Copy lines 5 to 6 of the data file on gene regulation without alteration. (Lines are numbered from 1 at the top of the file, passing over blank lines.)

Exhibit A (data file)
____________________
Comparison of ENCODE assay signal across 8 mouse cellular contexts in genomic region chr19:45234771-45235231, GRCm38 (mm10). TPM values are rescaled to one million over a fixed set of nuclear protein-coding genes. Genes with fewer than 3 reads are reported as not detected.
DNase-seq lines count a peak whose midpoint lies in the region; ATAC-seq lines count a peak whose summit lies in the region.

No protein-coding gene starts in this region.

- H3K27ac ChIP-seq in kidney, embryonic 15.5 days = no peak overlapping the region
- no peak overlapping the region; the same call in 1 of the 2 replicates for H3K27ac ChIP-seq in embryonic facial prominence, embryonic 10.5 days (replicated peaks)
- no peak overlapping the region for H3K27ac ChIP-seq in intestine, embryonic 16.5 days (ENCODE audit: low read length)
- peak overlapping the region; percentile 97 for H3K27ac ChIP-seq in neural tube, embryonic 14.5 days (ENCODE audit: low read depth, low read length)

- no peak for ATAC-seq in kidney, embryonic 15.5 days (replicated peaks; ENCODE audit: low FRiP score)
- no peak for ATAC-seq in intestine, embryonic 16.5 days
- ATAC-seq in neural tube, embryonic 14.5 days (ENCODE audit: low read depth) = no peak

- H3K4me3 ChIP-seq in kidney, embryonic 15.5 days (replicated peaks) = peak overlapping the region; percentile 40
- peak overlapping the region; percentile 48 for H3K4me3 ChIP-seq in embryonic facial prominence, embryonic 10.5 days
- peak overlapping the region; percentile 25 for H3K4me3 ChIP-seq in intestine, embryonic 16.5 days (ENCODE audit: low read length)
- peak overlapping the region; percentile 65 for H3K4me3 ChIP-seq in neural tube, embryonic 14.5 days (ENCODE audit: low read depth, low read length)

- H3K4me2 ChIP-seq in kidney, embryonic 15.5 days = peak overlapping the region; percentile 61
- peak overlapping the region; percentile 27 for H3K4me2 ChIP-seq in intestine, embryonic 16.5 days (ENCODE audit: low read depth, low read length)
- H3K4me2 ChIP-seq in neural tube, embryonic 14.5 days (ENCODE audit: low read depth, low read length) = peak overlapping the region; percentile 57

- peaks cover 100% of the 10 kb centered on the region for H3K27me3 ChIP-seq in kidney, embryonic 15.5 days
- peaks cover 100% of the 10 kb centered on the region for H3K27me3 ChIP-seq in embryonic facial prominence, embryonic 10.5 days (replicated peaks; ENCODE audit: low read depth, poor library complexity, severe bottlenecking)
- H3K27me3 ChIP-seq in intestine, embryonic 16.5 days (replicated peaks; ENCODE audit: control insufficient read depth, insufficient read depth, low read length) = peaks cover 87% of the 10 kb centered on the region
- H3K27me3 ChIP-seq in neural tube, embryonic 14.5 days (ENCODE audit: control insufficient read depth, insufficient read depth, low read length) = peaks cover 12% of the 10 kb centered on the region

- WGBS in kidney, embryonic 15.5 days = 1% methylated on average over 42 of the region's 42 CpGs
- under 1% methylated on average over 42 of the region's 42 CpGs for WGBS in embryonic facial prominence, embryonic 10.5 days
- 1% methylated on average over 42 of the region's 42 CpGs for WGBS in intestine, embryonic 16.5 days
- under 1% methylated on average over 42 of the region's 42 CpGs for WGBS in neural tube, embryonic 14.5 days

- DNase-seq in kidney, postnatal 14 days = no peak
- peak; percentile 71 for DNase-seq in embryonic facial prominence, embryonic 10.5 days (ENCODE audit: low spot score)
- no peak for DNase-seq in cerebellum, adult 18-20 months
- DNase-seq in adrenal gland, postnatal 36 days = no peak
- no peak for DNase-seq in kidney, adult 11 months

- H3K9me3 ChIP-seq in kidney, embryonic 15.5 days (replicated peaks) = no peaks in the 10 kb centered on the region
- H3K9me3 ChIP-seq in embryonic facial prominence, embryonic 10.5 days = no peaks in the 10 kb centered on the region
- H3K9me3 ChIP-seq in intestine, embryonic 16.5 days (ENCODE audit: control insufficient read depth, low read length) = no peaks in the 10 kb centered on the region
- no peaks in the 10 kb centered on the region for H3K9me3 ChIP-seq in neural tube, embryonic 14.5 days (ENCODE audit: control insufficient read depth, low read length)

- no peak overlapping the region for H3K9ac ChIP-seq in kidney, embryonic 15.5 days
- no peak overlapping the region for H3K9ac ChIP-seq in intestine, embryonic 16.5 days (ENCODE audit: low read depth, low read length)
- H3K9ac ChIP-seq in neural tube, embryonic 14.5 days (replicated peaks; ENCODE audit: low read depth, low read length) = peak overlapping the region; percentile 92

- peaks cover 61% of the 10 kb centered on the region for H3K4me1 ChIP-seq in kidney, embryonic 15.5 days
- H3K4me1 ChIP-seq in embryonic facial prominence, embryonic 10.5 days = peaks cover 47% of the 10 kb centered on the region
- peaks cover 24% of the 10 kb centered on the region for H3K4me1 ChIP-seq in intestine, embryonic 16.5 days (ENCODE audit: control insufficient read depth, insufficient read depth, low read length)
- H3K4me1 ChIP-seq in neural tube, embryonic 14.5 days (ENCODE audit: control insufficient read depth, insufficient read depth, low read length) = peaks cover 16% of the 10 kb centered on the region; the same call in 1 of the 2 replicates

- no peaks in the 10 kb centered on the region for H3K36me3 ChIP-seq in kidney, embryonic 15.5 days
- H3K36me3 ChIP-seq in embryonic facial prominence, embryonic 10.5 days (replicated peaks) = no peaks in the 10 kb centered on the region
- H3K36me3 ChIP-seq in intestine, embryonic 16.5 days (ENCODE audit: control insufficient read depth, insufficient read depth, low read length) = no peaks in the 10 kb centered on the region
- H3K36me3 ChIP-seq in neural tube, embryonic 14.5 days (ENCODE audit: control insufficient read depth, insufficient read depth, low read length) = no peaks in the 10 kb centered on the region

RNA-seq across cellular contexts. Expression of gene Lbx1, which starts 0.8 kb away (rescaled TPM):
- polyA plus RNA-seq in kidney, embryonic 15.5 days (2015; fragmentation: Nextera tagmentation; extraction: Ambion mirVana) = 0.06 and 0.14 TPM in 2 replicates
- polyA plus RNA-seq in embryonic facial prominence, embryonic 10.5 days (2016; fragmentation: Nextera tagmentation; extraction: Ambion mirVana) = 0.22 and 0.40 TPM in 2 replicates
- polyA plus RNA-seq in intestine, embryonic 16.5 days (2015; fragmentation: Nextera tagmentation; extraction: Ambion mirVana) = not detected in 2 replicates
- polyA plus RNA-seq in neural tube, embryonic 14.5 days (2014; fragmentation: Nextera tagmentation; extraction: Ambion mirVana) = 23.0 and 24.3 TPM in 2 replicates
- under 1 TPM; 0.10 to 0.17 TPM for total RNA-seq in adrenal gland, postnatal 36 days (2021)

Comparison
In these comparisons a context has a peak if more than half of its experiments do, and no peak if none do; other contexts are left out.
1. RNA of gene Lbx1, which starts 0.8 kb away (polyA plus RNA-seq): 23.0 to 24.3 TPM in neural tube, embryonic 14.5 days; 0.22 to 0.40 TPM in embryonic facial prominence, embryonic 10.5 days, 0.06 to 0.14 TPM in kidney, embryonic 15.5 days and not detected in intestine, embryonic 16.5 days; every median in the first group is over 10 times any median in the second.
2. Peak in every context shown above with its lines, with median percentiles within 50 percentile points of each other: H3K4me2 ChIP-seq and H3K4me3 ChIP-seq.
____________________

- no peak overlapping the region; the same call in 1 of the 2 replicates for H3K27ac ChIP-seq in embryonic facial prominence, embryonic 10.5 days (replicated peaks)
- no peak overlapping the region for H3K27ac ChIP-seq in intestine, embryonic 16.5 days (ENCODE audit: low read length)